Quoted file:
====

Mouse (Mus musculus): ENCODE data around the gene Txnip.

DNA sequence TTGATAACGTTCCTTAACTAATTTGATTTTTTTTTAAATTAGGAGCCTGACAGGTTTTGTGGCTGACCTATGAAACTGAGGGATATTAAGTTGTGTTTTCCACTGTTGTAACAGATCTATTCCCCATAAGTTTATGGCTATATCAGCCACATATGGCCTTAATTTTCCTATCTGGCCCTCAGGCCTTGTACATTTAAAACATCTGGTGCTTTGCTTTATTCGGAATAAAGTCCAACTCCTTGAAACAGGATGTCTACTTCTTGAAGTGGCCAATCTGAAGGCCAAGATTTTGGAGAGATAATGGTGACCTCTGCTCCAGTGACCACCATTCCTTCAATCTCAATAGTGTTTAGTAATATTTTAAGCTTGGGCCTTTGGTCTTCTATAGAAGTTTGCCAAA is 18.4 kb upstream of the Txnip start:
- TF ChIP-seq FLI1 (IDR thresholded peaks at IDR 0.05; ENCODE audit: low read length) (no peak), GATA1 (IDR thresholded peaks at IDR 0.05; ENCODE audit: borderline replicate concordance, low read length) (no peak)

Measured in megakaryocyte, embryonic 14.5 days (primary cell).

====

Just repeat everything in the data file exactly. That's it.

Mouse (Mus musculus): ENCODE data around the gene Txnip.

DNA sequence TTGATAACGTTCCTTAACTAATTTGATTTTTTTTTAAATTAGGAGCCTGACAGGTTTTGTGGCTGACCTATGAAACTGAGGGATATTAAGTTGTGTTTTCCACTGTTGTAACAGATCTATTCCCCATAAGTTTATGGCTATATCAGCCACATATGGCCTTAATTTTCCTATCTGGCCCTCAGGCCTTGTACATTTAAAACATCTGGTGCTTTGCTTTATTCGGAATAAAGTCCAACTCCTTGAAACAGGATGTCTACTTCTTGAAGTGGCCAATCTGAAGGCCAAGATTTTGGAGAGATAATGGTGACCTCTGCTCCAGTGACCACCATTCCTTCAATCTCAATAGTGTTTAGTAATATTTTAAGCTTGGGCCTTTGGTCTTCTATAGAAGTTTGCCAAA is 18.4 kb upstream of the Txnip start:
- TF ChIP-seq FLI1 (IDR thresholded peaks at IDR 0.05; ENCODE audit: low read length) (no peak), GATA1 (IDR thresholded peaks at IDR 0.05; ENCODE audit: borderline replicate concordance, low read length) (no peak)

Measured in megakaryocyte, embryonic 14.5 days (primary cell).